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SoHum Pot Bank Probs

In a panel discussion on banking and the medical marijuana industry, Southern Humboldt credit union managers highlighted the legal challenges of complying with various layers of law.

State Board of Equalization Member Fiona Ma convened the discussion, which was held in Sacramento on July 31. Several banking managers participated, including Janet Sanchez and Sharon Toborg of the Garberville-based Community Credit Union of Southern Humboldt.

Sanchez followed up on previous explanations about the requirements of the federal Bank Secrecy Act (BSA), which sets forth the responsibilities banks have in assisting detection of money laundering.

Compliance with the BSA is challenging at any level, Sanchez said, but the task becomes overwhelming if a business like a medical marijuana dispensary is involved.

“When you start talking about tossing in accounts that are earning lots of money from an industry that is considered illegal at the federal level, your investment into that compliance — the time, energy and money to stay in compliance with these accounts increases exponentially,” Sanchez said.

Recent federal memos indicate that the feds don’t intend to interfere with businesses that are compliant with state law. Sanchez compared the memos to television medication ads that footnote long lists of possible adverse reactions.

Federal policies leave financial institutions responsible for ensuring compliance with federal guidelines and state laws. With medical marijuana-related businesses, “That is a risk that most financial institutions aren’t willing to take,” Sanchez said.

“Whose job is it, really, to determine whether your business is legitimate or not … how did it become the bank’s responsibility to determine that you are or are not a legitimate business?” she asked. “Most financial institutions are going to make the safe business decision of not participating.”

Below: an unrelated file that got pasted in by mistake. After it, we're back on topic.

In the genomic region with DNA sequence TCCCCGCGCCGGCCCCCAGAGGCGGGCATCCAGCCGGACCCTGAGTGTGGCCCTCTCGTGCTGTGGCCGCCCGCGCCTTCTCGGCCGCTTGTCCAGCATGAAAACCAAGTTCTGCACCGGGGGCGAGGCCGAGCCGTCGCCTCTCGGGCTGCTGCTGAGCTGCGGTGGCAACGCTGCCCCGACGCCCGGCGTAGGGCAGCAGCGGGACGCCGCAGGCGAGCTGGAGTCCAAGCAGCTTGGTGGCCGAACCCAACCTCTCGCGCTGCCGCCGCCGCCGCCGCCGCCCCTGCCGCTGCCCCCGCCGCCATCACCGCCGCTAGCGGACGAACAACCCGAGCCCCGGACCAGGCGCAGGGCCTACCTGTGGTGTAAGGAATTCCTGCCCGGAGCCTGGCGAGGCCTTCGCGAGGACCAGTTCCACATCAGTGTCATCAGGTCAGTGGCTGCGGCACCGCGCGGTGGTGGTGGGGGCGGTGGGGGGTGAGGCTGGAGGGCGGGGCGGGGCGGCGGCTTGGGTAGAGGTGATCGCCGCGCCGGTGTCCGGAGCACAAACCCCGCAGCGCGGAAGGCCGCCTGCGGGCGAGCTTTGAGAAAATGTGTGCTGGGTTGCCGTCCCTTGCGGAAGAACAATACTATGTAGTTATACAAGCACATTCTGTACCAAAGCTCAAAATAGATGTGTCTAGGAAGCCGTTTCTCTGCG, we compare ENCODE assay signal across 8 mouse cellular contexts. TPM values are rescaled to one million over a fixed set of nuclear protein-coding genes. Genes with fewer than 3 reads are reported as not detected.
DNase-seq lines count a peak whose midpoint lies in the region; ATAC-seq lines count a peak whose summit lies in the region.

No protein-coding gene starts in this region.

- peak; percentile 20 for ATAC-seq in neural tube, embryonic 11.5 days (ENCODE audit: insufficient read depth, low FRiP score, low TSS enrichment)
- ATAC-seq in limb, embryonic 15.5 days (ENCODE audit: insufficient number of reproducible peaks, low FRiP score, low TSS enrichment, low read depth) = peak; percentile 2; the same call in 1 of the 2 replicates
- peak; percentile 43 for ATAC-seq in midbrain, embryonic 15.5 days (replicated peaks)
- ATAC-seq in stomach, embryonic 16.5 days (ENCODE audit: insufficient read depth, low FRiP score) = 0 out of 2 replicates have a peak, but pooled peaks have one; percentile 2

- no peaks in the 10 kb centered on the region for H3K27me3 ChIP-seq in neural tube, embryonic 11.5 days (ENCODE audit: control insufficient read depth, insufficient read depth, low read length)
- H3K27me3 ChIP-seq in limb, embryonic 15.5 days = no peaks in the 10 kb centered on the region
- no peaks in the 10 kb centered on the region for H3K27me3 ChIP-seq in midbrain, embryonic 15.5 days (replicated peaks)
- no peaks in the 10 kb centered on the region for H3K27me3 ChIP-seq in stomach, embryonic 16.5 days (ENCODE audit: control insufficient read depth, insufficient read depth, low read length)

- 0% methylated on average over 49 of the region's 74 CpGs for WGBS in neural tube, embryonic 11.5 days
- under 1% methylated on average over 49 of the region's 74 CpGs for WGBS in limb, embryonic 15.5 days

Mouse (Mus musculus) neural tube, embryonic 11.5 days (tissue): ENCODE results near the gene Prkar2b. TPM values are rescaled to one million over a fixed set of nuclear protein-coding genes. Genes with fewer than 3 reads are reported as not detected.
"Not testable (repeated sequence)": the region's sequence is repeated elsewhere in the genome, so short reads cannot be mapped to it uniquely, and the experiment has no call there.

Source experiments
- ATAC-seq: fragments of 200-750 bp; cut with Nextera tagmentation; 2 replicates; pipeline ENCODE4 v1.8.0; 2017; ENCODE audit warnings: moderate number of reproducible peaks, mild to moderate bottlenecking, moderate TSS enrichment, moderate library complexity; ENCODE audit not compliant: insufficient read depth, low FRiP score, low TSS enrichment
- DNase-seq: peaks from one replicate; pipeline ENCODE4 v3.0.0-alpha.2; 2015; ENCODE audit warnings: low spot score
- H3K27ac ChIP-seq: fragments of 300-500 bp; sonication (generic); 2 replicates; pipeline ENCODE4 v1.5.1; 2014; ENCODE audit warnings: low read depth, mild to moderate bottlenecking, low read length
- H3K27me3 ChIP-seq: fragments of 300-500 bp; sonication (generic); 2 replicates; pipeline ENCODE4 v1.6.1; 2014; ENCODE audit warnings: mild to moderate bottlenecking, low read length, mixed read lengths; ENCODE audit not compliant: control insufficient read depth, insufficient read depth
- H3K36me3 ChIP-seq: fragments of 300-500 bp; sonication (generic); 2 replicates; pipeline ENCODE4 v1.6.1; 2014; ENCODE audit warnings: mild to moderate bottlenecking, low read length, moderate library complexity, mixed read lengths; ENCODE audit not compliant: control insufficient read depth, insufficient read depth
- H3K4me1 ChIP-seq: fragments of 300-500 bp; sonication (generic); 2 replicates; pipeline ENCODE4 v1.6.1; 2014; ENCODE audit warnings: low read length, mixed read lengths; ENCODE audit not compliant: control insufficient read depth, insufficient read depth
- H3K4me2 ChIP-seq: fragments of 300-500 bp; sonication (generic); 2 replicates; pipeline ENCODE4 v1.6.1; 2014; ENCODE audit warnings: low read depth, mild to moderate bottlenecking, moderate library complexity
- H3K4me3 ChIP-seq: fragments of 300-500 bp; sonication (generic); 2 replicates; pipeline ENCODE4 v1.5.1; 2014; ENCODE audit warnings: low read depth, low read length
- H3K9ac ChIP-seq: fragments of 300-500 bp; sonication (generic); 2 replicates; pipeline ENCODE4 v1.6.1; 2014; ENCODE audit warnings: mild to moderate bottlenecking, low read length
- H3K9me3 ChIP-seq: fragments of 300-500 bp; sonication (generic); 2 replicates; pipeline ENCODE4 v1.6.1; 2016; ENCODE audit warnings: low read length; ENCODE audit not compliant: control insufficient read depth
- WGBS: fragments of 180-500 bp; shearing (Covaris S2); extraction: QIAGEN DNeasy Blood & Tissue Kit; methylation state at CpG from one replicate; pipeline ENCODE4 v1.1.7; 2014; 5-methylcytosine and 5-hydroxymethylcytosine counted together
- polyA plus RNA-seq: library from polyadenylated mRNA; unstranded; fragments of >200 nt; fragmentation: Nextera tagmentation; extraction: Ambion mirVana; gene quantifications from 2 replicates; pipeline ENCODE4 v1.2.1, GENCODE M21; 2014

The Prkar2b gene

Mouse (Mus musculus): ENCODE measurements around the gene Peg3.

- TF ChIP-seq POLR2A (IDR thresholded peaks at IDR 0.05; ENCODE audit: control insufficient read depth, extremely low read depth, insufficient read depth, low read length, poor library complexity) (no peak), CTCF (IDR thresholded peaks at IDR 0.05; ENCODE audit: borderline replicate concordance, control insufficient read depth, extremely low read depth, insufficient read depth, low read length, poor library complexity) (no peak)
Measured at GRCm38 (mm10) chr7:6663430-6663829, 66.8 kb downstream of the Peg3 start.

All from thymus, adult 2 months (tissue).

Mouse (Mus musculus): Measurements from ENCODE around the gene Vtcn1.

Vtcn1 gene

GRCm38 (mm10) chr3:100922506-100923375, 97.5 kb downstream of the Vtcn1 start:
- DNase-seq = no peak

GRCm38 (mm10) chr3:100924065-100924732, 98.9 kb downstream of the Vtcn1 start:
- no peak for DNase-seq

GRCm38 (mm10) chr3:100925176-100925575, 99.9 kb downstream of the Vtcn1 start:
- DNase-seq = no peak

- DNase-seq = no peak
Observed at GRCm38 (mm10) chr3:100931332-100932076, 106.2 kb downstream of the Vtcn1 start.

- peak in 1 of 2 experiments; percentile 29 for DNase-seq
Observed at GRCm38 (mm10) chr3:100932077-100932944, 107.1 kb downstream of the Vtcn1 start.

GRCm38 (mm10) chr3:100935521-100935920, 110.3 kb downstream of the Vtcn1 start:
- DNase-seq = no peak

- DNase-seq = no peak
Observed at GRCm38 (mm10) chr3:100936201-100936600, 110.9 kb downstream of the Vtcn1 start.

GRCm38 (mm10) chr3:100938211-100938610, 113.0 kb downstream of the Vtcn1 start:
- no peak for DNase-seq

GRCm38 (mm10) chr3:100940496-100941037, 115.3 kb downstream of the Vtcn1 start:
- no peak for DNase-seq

Audience members were invited to pose questions and Sanchez was asked if the credit union is accepting account requests from medical marijuana businesses.

She said the credit union has “opened a handful of cannabis-related accounts in the past” but isn’t doing so now because “the incredible financial and staff time it takes to monitor and deal with these accounts is overwhelming and not worth it.”

Toborg oversees lending and lending compliance at the credit union and she highlighted the relevance of federal anti-racketeering law enforcement. If a loan is based on collateral assets like houses and vehicles that are subject to law enforcement seizure, financial institutions are left fighting in court for them.

Toborg noted that financial institutions display plaques indicating that deposits are “backed by the full faith of the US Government” and then said, “We need to be backed by the full faith of the U.S. government so we can serve your needs.”

Ma had opened the event by reporting that a proposal to allow medical marijuana businesses to access federal banking services narrowly passed at the senate appropriations committee level and is being reviewed in Congress now.

She said the banking issues force medical marijuana businesses to hold large amounts of cash — a situation which also affects the State Board of Equalization. “For those of you who are paying your sales taxes, you’re bringing large amounts of cash into our BOE offices and our offices are not equipped — we’re not bankers,” Ma continued, addressing the dispensary operators in the audience.

The cash payments have to be counted, then brought to a bank, said Ma. She encouraged changes that would make the process easier and safer.

Outside of legislative changes on the federal level, there seemed to be few options for solving the problems that were probed.

California State Treasurer’s Office Director Mark Hariri said he’s “extremely disturbed” that the “difference between state and federal laws is rendering many of us into criminals.”

He described a direct remedy. “The only solution is really for the federal government to acknowledge that cannabis is a reality, at least in the states where the people have made their voice known loud and clear,” he said. “This is the will of the people, how many states does it take in order for the federal government to respond to the will of the people?”

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